Thursday, November 14, 2013
Investigative Poetics - 10 (Conclusion)
[James Jesus Angleton (1917-1987), Chief of the CIA's Counter-Intelligence Staff 1954-1975]
AG: Well, ok, what does all this mean? [all this COUNTELPRO information] - It means that.. Well, one thing it means that, see, their budget was enormous.I mean they had seven billion dollars a year, the CIA alone had seven billion. So there was a budget of anywhere between seven and twenty billion, who knows? to employ millions of secretaries and lots of telephone bills, automobile bills, cars, mimeograph machines, people to write letters, specialists, agents who would analyze other agents work. Almost every move that was made in the Peace Movement was infiltrated and checked, and it was almost impossible to get anything done, from a poetry reading to a..Yellow Submarine march in New York..to a Be-In.. without some surveillance and interference of some kind or other.
Student: What would be their budget today?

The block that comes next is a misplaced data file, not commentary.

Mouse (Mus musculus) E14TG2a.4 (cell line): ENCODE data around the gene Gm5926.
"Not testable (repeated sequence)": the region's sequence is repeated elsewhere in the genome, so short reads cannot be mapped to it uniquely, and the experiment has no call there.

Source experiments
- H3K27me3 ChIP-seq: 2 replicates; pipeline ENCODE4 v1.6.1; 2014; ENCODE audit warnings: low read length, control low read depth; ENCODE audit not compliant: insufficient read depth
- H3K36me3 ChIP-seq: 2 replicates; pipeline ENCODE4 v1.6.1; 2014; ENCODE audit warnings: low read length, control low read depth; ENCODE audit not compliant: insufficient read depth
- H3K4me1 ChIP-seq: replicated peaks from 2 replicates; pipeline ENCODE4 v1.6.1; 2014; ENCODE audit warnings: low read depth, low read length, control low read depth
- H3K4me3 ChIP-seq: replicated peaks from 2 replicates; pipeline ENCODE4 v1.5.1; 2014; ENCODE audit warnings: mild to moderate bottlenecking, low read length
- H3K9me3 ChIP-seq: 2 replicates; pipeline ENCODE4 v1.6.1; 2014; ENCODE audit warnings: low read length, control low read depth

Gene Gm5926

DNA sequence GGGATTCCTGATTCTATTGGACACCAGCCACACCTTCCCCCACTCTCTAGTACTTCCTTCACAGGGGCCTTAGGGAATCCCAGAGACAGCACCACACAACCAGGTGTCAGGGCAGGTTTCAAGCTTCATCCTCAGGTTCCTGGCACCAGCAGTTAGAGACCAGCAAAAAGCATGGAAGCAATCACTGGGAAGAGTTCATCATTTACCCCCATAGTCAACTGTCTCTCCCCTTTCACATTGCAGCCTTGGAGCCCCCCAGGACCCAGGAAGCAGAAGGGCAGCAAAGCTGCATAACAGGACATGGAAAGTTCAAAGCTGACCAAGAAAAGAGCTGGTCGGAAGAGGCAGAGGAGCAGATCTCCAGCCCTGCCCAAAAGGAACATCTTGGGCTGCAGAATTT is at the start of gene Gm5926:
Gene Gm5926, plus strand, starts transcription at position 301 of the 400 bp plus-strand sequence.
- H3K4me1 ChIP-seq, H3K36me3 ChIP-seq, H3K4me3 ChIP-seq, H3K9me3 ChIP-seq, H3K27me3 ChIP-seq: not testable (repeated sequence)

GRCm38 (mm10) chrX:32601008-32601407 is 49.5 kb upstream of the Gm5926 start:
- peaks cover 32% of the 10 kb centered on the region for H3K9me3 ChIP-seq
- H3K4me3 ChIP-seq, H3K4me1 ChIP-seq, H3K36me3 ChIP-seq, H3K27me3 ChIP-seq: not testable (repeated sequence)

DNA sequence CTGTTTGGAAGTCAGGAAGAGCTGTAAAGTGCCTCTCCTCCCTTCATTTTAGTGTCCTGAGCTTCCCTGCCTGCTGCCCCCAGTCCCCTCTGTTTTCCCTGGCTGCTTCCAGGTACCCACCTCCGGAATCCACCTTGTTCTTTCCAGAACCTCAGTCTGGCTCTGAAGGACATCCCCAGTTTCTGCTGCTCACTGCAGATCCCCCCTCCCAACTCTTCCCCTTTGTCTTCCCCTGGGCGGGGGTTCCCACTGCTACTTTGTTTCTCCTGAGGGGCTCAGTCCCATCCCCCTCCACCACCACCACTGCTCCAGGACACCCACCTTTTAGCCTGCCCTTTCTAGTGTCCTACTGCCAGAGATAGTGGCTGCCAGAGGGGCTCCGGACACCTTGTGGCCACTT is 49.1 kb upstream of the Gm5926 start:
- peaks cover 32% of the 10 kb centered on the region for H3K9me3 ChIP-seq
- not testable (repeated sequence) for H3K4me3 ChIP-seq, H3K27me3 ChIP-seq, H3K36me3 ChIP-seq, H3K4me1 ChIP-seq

AG: Probably the same. Not much different. The White House has given orders - "no more (of) this stuff". Thereby hangs a tail. A number of FBI agents are being.. forty-one agents I think, are being indicted for hanky-pankey in their treatment of the Weathermen - wire-tapping, mail-opening, illegal behavior - and thereby hangs a tale, in this sense - I saw (Timothy) Leary about three weeks ago for the first time since he was out of jail, the first time we (had) met (he told me before on the phone about this (Eldridge) Cleaver business). There was one thing.. there was one technical point I always wondered (about). You see, the FBI and the DEA were (actually) the ones who spread most of the stuff about Leary being a fink. That was another counter-intelligence thing, to discredit him and confuse everybody. Leary's position was ambiguous to begin with as a sort of egoist and someone who was set up, so he did have enough problems to begin with, but they just escalated it, in order, specifically, to poison people's minds against him and to make everyone think he was an irresponsible.. (that) his brains had been cooked by acid, and (that) the whole acid thing was hopeless and historically a great failure, and Leary, his brains were cooked and he was finking on his friends, and there was no community come out of it. And, actually, they succeeded (in) convincing Marc Raskin, who's a big left-wing intellectual and head of the Institute for Policy Studies, which was a Washington think-tank. When Leary got in trouble, I tried to arrange through Raskin to get all Leary's papers sequestered in a Congressional sub-committee, to save his papers from being seized by the DEA. So Raskin said he would try, and I said, "Well, what do you think all this means?", and he said, "Well, one thing it proves is that acid does not lead to community, and I'm interested in community, as a political person" - which was precisely the point that the FBI was trying to make and working toward, that is, to break up any community that might exist and to poison everybody's minds, taking advantage of natural problems (because there were natural ego problems), and escalating them to a point where they became unmanageable and hidden. In Leary's case, Leary was actually talking with the FBI about the Weathermen (said Leary) and, at the time, the one quote...the one thing I saw quoted was that, when people knew what he was talking about, they would appreciate it rather than hate him. So I asked him what was that point actually? - and that, years later, (19)74 to (19)77) - and he said, "Ah, that the entire FBI case on the Weathermen rested on whether or not they were getting money from Moscow, whether they were getting foreign money, and I knew the Weathermen a little (not really enough to get them in trouble, because I didn't know much more than what was in the papers and what I knew was years old, but I did have..) what real evidence I had was that they were not getting any money from abroad, so I talked as much about them as I could, saying that I wanted to talk about the Weathermen to the FBI, and thus claim some credit for helping undermine the entire FBI case, (he said), against the Weathermen, as you see they're now indicted precisely for that point. And now, their only defence, they couldn't have proved money, so they're trying to prove now, as their defense, (was) that the Weathermen were getting military training from Cubans, that there was some connection, somehow with.. See if the Weathermen were foreign agents of a foreign.. [Allen pauses here] - I wonder if there's an agent here, in this room if the Weathermen were agents of a foreign country, there naturally would be one if their budget's the same, actually!